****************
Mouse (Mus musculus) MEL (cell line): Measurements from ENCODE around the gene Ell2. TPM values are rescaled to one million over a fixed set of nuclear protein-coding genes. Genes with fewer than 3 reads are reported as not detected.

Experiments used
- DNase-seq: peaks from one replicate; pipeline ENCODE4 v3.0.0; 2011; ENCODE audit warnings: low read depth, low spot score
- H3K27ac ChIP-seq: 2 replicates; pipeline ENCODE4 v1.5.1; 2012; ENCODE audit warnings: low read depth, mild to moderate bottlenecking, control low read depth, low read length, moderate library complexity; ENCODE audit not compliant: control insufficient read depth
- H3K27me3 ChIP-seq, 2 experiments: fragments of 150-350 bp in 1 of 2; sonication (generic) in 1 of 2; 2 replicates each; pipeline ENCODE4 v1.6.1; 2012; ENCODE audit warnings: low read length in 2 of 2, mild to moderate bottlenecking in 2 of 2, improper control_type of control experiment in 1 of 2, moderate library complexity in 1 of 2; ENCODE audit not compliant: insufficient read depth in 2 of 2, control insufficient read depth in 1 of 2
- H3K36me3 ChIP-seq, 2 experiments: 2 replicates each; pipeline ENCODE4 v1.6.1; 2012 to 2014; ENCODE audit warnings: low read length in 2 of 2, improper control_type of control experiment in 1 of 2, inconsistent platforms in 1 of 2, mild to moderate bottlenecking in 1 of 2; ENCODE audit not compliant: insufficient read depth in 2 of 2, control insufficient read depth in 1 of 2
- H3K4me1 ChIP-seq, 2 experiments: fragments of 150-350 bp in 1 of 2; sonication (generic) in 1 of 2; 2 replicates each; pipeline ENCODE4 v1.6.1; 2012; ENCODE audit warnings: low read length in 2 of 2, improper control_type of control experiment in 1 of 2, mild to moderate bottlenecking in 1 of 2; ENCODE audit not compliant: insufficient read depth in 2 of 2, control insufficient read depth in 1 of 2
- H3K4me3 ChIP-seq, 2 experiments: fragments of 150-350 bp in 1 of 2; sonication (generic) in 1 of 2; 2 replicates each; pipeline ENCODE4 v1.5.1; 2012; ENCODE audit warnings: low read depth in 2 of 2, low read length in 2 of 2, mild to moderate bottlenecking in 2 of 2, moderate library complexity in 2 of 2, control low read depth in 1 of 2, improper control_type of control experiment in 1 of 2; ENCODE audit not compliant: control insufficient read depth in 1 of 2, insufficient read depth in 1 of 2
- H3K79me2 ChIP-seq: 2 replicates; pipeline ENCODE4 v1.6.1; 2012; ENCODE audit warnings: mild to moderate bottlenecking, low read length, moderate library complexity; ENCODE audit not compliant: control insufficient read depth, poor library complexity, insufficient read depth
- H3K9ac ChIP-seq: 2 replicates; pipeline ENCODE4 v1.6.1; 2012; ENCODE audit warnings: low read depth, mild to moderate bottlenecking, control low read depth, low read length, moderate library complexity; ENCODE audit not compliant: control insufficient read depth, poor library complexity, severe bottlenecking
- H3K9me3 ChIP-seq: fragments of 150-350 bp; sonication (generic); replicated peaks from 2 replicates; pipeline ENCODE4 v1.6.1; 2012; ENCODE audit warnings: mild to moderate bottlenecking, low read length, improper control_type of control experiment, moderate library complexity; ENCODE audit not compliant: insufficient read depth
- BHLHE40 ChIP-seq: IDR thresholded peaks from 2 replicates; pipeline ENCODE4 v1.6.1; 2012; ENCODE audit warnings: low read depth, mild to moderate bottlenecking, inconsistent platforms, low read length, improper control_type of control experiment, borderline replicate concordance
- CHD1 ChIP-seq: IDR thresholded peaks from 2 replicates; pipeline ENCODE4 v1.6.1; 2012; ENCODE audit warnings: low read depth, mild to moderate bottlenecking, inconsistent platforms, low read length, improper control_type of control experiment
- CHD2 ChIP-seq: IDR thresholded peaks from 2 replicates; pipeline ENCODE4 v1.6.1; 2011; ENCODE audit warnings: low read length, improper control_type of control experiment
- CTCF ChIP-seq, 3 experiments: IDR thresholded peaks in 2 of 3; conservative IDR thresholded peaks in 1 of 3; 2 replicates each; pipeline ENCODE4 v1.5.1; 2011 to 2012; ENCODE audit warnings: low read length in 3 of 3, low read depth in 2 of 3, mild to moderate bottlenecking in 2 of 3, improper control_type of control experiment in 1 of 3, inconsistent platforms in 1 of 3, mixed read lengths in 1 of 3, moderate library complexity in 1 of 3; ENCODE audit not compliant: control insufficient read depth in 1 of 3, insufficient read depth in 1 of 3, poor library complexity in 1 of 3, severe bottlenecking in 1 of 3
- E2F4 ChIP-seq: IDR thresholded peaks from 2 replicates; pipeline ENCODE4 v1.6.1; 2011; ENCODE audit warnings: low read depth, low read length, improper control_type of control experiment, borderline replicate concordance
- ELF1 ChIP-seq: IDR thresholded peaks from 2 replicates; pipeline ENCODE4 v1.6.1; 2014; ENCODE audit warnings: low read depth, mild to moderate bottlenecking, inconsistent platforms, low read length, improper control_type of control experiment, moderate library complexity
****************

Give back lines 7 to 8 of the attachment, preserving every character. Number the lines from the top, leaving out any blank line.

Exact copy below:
- H3K4me1 ChIP-seq, 2 experiments: fragments of 150-350 bp in 1 of 2; sonication (generic) in 1 of 2; 2 replicates each; pipeline ENCODE4 v1.6.1; 2012; ENCODE audit warnings: low read length in 2 of 2, improper control_type of control experiment in 1 of 2, mild to moderate bottlenecking in 1 of 2; ENCODE audit not compliant: insufficient read depth in 2 of 2, control insufficient read depth in 1 of 2
- H3K4me3 ChIP-seq, 2 experiments: fragments of 150-350 bp in 1 of 2; sonication (generic) in 1 of 2; 2 replicates each; pipeline ENCODE4 v1.5.1; 2012; ENCODE audit warnings: low read depth in 2 of 2, low read length in 2 of 2, mild to moderate bottlenecking in 2 of 2, moderate library complexity in 2 of 2, control low read depth in 1 of 2, improper control_type of control experiment in 1 of 2; ENCODE audit not compliant: control insufficient read depth in 1 of 2, insufficient read depth in 1 of 2